Conscience, along with Reason and other abstract qualities, is personified in this medieval work of literature as a character in its own right. The personification is of course very allegorical, as the character of Conscience is used to demonstrate the importance of conscience for those seeking to serve God and live their lives for Him. Conscience appears most prominently in the first vision, where a king proposes that Conscience should marry Lady Mede, who represents both just reward and bribery. Conscience however, refuses to marry Lady Mede, and thus the text sends a very clear message about bribery and how it cannot be practiced or condoned with a clear conscience. In addition, in this first dream sequence, Reason, who is sent for by the king, promises to serve that king, but only if Conscience agrees to be his fellow counsellor. Again, it is implied that in order to make right decisions as humans, both reason and conscience are needed. The role of Conscience throughout this text is therefore to point towards the need of having a good, clear conscience in order to lead a Christian life. Note how this is explored in the following quote, where Conscience, in dialogue with the narrator, talks about charity and receiving alms:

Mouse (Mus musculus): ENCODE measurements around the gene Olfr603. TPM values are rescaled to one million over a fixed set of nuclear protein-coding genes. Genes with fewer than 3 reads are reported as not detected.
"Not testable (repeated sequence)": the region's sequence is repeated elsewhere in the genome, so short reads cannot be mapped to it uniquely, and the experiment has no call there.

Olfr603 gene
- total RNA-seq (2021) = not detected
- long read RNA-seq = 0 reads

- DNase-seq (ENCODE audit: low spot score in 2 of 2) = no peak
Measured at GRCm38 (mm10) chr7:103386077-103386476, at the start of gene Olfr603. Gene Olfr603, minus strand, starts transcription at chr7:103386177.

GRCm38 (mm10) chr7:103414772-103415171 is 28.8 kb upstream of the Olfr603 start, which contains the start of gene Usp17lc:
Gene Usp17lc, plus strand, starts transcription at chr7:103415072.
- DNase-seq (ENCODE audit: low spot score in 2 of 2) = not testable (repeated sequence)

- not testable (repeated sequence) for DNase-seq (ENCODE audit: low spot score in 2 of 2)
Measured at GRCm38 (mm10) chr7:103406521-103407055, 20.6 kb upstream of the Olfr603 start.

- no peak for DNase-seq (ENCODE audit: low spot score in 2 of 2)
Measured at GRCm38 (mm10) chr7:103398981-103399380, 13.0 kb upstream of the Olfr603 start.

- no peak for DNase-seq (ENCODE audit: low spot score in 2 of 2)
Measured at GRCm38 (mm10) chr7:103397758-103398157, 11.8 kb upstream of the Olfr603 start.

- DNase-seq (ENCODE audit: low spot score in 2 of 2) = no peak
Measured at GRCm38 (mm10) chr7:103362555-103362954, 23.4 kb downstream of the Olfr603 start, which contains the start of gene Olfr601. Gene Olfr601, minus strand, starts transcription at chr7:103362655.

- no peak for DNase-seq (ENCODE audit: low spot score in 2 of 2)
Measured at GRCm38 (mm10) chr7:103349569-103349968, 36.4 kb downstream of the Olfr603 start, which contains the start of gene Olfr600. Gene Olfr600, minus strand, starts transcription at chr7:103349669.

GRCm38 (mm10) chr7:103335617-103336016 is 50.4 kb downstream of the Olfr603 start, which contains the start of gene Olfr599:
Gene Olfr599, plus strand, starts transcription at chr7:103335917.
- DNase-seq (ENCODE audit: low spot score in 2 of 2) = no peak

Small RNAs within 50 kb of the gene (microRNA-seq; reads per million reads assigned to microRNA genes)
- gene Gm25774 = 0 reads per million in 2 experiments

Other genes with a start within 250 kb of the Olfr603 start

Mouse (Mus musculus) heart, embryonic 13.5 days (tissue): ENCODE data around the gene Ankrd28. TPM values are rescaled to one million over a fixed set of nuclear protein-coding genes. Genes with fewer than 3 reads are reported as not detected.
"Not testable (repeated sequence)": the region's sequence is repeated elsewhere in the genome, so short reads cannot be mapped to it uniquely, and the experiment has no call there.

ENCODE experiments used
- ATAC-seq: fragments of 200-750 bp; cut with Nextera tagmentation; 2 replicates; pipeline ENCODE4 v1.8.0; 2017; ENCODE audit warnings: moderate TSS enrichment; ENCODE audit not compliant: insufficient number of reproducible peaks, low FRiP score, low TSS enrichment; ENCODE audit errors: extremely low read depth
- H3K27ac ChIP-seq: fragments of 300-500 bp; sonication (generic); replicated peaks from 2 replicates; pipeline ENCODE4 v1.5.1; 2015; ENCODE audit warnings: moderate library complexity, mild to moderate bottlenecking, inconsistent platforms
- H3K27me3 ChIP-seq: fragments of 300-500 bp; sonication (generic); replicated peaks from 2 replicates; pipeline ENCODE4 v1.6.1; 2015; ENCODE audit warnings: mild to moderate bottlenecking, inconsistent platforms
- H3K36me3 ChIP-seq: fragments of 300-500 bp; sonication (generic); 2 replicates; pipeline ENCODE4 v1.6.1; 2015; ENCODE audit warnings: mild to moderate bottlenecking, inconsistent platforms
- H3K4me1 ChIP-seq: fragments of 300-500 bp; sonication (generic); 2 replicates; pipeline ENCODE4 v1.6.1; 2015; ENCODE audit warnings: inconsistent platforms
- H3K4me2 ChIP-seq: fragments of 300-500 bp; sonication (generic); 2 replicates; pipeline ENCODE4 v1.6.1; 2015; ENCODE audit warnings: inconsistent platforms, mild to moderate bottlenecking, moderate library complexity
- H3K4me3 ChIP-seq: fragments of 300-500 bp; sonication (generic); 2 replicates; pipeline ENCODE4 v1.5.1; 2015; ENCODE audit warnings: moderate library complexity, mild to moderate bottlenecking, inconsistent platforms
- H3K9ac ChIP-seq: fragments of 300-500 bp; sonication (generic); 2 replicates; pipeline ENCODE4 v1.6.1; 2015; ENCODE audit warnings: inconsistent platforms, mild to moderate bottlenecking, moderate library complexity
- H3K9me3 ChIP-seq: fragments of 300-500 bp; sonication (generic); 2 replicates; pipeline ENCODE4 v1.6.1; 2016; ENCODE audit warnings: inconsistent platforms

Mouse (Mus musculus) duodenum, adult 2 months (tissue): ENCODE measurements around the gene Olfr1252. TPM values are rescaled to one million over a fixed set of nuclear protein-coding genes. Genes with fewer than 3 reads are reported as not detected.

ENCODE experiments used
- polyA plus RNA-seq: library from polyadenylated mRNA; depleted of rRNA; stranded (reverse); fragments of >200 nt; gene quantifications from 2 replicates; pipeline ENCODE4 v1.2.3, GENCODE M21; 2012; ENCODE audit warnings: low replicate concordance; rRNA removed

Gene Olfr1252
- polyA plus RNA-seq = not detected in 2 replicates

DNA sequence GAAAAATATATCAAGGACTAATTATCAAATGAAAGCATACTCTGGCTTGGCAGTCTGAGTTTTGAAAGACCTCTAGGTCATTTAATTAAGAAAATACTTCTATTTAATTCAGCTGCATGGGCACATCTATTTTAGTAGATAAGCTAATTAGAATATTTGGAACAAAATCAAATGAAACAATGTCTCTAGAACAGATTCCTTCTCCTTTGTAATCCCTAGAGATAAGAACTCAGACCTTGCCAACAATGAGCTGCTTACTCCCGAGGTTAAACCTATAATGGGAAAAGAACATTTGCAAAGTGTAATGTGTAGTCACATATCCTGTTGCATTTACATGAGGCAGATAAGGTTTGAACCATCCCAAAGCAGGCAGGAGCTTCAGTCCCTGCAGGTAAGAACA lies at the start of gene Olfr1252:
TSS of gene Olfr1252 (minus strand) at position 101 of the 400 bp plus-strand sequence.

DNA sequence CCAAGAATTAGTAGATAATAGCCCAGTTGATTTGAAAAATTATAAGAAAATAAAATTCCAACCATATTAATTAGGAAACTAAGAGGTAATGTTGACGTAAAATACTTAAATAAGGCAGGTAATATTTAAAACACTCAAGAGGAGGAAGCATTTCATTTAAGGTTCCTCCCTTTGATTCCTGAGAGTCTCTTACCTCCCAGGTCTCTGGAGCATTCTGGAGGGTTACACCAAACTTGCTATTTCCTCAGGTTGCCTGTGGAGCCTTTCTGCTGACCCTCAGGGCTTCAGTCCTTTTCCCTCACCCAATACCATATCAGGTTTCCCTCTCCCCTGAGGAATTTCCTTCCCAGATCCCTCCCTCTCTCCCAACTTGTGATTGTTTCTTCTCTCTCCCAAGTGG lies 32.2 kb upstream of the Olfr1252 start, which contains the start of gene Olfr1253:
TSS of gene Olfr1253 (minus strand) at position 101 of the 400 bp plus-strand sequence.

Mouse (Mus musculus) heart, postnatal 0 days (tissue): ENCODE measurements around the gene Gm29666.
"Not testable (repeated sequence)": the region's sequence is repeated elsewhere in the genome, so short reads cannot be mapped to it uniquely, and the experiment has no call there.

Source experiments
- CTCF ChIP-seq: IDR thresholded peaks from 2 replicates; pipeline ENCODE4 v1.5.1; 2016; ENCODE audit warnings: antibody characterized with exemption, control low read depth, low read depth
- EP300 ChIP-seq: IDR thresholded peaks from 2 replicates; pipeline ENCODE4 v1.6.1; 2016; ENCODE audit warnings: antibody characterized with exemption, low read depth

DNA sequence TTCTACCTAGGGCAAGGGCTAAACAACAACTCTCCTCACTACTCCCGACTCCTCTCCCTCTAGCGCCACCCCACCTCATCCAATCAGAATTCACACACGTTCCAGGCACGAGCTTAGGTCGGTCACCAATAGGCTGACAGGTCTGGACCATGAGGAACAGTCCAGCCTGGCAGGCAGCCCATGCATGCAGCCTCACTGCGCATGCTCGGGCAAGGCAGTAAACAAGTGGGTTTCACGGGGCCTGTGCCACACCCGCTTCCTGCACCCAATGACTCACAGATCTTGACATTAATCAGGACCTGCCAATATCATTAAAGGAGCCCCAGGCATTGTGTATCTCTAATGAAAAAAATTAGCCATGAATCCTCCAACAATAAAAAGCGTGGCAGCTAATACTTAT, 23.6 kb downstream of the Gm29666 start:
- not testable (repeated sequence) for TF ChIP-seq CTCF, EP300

Said Conscience, "By Christ, I can't see that this lies;
But it seems no serious perfectness to be a city-beggar,
Unless you're licensed to collect for prior or monastery."
Here Conscience states that it is impossible to beg for alms unless it is being done for a good cause. This is typical of Conscience's role in the text as he always prompts the various characters to act in good conscience, as his name suggests.